I’m a runner: Ruby Tandoh

When I was 12 or 13, my nan ran loads. I used to go running with her and her club. It was a really nice way to bond with her. She didn’t start running until she was 40. I think she’s run six marathons. She doesn’t run anymore – she had a knee injury, so now she powerwalks everywhere.

I loved cross-country at school. I used to really look forward to doing those races. Everyone else dreaded them, but I loved them. I used to train during the holidays.

I’m training for the London Marathon with my girlfriend, Leah. We’re roughly the same fitness level, so we take it in turns to play at being coach, which is good for motivation.

I knew I wanted to run the London Marathon at some point and especially wanted to raise money for the charity Beat, too. They help people with eating disorders, which I suffered from on and off through my teenage years.

Running used to play into my eating disorder. I used it as a way to burn calories, as a way to punish myself. In all that time I never got any faster because I wasn’t fuelling myself in the right way.

Now I have no idea how many calories I’m burning, and nor do I care. It’s really nice for my running to have completely turned around now. I do it for the joy of it.

I used to use training apps, but I don’t anymore. I found that they made me fixated on exactly how far and fast I had run and my preferred approach is to do roughly the right amount and make sure I’m adapting based on how I feel.

I did my first 10K race in December last year. It was the Percy Pud event in Sheffield – it was quite flat, had beautiful scenery and everyone was given a Christmas pudding at the end, which was a joy!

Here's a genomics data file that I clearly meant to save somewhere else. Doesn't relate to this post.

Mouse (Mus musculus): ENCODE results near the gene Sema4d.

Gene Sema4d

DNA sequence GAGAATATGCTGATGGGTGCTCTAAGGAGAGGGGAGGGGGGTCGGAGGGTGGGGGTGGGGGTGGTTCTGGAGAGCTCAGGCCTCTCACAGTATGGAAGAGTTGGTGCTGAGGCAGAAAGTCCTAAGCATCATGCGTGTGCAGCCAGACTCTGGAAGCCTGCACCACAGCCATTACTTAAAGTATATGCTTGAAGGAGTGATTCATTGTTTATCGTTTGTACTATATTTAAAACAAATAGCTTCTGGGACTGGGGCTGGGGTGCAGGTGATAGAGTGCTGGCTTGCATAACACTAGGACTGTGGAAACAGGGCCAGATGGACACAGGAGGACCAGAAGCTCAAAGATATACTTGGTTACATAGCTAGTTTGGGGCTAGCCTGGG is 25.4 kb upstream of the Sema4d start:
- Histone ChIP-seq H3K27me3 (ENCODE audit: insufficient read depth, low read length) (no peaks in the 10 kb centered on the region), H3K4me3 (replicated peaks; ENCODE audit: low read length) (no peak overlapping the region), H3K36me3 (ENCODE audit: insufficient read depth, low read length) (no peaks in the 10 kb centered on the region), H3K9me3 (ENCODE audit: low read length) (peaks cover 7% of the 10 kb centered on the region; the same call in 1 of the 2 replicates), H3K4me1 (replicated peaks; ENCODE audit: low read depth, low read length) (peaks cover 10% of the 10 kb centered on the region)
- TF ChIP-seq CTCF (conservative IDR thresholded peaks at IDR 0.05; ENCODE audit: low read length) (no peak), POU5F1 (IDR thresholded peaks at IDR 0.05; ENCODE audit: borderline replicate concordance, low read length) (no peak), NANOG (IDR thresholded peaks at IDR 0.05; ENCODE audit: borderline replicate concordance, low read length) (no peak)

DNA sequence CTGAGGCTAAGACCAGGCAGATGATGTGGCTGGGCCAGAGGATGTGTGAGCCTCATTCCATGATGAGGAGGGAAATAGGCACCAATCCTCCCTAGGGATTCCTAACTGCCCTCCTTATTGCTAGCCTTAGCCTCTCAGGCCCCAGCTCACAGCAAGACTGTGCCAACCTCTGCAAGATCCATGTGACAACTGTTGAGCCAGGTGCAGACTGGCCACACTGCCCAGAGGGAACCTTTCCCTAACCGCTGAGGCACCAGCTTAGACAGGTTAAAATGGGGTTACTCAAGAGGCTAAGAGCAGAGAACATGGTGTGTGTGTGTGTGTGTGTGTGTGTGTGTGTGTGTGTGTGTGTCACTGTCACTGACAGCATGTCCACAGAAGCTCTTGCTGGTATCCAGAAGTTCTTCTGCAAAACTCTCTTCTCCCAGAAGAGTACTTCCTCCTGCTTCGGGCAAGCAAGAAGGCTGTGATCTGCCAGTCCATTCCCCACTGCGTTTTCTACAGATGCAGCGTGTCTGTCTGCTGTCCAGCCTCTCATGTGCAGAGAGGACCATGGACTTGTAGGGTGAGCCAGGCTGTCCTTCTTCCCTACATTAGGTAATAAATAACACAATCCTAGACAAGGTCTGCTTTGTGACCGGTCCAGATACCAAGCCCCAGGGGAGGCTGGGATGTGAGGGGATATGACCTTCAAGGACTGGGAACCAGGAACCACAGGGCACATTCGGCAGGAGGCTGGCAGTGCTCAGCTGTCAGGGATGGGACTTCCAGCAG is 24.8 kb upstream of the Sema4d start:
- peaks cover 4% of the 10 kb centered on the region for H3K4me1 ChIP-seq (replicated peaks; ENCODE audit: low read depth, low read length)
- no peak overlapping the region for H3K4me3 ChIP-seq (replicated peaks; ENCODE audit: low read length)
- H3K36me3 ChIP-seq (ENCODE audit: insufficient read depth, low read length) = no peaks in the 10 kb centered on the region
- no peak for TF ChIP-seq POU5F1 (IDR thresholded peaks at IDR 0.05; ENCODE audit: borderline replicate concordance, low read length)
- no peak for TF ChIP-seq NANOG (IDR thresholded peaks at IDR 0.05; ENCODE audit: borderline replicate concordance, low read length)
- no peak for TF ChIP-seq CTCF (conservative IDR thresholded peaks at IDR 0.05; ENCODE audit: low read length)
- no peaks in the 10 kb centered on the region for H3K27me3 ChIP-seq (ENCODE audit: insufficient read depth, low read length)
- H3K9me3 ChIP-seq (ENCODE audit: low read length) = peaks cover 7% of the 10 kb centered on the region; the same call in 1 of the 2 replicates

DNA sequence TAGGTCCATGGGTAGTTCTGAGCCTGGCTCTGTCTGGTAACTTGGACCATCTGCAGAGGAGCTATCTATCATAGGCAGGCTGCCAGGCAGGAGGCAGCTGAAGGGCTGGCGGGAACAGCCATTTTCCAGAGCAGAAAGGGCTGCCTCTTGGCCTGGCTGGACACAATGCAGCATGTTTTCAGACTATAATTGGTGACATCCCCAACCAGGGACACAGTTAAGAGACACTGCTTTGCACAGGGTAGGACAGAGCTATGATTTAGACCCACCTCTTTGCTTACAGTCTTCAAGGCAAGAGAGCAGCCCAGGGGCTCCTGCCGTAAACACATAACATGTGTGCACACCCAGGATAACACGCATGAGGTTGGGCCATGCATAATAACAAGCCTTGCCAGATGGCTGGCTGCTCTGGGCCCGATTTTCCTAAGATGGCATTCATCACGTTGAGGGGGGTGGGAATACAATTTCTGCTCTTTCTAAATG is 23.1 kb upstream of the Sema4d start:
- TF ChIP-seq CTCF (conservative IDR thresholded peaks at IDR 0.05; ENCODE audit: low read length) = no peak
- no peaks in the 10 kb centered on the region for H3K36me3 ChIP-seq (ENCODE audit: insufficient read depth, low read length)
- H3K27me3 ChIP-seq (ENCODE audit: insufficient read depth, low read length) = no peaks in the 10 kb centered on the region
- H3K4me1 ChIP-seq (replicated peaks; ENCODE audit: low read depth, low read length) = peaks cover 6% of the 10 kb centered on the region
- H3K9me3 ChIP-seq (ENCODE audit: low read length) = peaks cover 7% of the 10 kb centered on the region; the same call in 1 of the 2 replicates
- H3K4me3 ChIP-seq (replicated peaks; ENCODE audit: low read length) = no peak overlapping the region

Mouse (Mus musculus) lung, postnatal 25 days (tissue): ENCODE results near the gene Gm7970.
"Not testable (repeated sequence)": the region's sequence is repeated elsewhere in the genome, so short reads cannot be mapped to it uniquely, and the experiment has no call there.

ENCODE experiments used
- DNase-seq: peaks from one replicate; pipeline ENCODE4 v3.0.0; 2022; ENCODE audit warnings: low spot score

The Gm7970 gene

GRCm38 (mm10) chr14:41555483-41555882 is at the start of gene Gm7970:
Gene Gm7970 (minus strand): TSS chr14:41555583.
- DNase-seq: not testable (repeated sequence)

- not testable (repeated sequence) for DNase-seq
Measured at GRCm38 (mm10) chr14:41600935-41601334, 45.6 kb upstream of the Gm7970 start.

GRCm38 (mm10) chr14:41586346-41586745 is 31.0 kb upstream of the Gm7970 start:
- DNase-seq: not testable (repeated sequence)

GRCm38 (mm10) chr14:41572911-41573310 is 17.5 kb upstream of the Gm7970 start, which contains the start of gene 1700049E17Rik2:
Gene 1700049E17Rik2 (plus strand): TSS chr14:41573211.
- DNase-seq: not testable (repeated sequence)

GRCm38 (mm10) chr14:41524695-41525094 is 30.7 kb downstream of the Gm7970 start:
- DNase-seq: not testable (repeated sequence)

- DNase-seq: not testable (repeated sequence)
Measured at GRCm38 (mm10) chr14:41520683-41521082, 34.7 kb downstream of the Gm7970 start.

I often wear baggy tracksuit bottoms and a big old t-shirt on runs. At the end of the day, I’m not operating at a level where slightly less air resistance is going to make any difference to my time.

I listen to music sometimes but I prefer being able to zone out and run with no distractions. I think it’s really good for mental health to just have that blank time.

I’ll eat anything. I try to keep my meals pretty balanced, a bit of protein, carbs and veg. I like making chocolate chip cookies, which I usually have ready for when I get back from a run.

My nan gave me the best running tip I’ve heard. She’d remind me to listen to my body and, regardless of what I set out to do, to just walk it if I felt awful five minutes into a run. It’s important not to be embarrassed to turn the intensity up or down depending on how you’re feeling.


Ruby’s cookbook, Flavour: Eat What You Love is out now. She can be found on Twitter and Instagram. For more on Beat, the UK’s eating disorder charity, click here.